Reviews, Vol. 7.4, Dec. 2013
Bedouin Books, 2011
Perfect bound, 20 pp., $5
Review by Cynthia Reeser
The poems in this slim chapbook are not individually titled, but instead arranged into sections numbered I-IX; this arrangement lends a feeling of flow and continuity to the book, as if all the poems are part of one longer piece. The first poem begins with metaphor as its subject, setting the tone for the interpretation of the whole of the book:
the metaphor is truth—
As if Williams is stating, Here, Dear Reader, is the underlying theme: truth, and don’t question it. But, being discerning readers, we will call this into question and seek other themes; truth-seeking could be a red herring; it could be itself a metaphor; it could be an irony. The poem (“I”) later calls into play a technique of many truth-seekers—that of deconstructing for meaning:
This need to de-
when the pieces don’t fit.
Because breaking a thing down into its parts is easier when the pieces are discernible from one another, when they are noncontiguous, ill-fitting. In “II,” Williams writes,
Leave only the truth
behind each malformed memory,
the tricks of light
that were not tricks,
the hard rain
and respites from delusion
Of course, delusion has no place in truth or with those who seek it. But what of memory? Memory is imperfect, and even, one could say, deluded, easily misled by a trick of the light, a half-remembered thing where the mind fills in the gaps so the pieces fit better. But this also speaks of perception, which is vastly imperfect and largely unverifiable. Williams seems to acknowledge this fact, and to toy with it (“respites from delusion”).
But what about the title of the book—Autobiography of Fever? Is this about fever, or a fevered state? Is the mind constantly in a state of fever for all its half-remembered fallacies and delusions? “III” addresses this:
the fever spreads
The slow-drag of words
is a strange actuality.
The hammer’s handle is sharper
than the nails
because it knows my hand.
Where is truth plainer than in physical sensation? Words—spoken, thought, written—are “a strange actuality,” especially through the imperfect filter of the mind, a naturally fevered and imperfect thing. In “IV,” the poet questions, “Why do you claim your heart / knows its own heart?” Do we really know ourselves, our desires and motivations—can we? And then, “Why do you make up your mind / about anything?” “V,” as if to convince itself of a reality, repeats at the beginning of most of the stanzas: “This is a place.” But “VI” talks about forgetting the way “V” remains grounded, asserts the bold veracity of itself, what it posits. But here, in “VI,” the “unbearable question / is a dangerous act” where “IV” consists of a series of questions.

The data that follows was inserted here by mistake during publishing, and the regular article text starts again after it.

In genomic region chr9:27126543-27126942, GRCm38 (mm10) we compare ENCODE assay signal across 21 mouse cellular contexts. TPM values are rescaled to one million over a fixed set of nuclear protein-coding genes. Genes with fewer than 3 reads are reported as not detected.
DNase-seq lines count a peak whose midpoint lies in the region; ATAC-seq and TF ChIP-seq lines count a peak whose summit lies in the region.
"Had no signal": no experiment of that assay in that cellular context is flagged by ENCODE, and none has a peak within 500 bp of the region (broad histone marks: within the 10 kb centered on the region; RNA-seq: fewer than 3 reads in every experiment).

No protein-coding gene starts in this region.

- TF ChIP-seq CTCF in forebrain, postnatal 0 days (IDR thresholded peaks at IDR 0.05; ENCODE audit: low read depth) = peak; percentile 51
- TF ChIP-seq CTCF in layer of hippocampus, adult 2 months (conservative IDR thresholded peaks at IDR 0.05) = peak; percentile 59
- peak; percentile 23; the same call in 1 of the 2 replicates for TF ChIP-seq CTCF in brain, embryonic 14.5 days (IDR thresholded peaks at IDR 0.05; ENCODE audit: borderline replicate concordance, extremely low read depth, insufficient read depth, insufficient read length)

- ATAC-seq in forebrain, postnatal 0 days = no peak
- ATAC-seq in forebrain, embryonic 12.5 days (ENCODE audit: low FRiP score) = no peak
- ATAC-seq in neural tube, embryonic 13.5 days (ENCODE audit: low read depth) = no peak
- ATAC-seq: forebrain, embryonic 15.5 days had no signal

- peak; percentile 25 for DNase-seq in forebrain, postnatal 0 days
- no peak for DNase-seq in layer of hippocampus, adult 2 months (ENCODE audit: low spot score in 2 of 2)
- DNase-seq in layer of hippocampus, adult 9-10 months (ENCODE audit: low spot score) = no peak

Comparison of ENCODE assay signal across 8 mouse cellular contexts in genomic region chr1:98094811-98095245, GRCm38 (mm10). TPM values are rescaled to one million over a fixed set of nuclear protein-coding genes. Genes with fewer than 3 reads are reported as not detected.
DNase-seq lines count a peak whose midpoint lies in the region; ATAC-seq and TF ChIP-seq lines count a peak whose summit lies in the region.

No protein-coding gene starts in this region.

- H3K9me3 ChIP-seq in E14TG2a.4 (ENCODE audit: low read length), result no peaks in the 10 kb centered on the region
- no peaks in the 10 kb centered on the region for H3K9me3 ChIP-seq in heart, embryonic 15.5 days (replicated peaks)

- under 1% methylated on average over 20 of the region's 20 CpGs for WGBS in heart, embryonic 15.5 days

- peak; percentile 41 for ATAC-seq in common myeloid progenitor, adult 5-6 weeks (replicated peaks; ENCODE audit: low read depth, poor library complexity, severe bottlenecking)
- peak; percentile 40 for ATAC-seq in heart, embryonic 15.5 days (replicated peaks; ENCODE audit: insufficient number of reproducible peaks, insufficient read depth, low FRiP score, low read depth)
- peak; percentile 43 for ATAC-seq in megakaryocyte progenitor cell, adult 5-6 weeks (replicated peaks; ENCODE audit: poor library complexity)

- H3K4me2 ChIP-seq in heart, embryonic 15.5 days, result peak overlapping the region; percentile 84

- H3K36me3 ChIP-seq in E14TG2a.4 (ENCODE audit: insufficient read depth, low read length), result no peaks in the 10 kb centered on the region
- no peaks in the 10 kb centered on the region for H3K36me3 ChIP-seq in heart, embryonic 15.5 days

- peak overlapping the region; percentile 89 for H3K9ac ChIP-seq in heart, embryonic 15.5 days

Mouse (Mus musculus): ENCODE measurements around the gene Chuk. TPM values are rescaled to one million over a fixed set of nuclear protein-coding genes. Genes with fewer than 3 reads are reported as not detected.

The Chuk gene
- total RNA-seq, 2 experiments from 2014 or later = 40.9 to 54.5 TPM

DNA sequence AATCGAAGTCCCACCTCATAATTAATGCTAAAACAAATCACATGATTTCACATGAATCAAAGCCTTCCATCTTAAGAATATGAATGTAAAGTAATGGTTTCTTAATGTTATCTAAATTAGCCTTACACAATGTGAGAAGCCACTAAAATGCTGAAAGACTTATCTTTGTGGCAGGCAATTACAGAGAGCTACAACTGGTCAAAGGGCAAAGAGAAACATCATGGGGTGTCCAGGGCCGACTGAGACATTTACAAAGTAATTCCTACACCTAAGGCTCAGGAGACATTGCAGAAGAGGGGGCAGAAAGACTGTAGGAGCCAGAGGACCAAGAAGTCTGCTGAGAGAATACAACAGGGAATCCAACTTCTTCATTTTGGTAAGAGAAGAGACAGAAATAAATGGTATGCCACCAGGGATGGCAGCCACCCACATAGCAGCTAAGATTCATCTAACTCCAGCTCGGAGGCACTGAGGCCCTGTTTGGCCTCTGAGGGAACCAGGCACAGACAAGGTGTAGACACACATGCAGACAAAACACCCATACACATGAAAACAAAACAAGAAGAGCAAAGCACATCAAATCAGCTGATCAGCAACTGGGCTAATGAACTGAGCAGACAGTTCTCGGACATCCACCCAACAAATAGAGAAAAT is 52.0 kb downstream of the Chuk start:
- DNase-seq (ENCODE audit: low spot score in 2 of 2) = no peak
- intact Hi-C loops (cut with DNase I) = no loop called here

And this is the way the mind works, no? Constantly asserting truths and questioning them, grounding and re-grounding itself, then doubling back to question again. How can we truly know anything? What is truth? Is there such a thing, or is everything perception except the hard facts of things like nails and hammers? “VIII” harnesses what feels like truth: “I fashion myself a question mark / completing each great statement”; we are the question, truly. We are the makers of questions, the creators of abstractions in a world that is otherwise filled with hard facts: landscapes, weather, animals—these things are unquestionably there and do not ask questions or tell untruths. They simply are.
The final poem, “IX,” finally acknowledges the inability to know, albeit indirectly, through the image of the hummingbird (referenced earlier in the book as something unknown [“I have not known / the feel of hummingbird wings”]):
I am no hummingbird
and can never be one—its silent impact on things,
its inability to know the bottom
So Williams was not up to any trickery all along; the metaphor (of this book) is truth. Truth, as a metaphor. Truth, which is ultimately unknowable, like a fever in the minds of humanity, who continually seeks answers to unknowable things. Autobiography of Fever is, in essence, an autobiography of us all.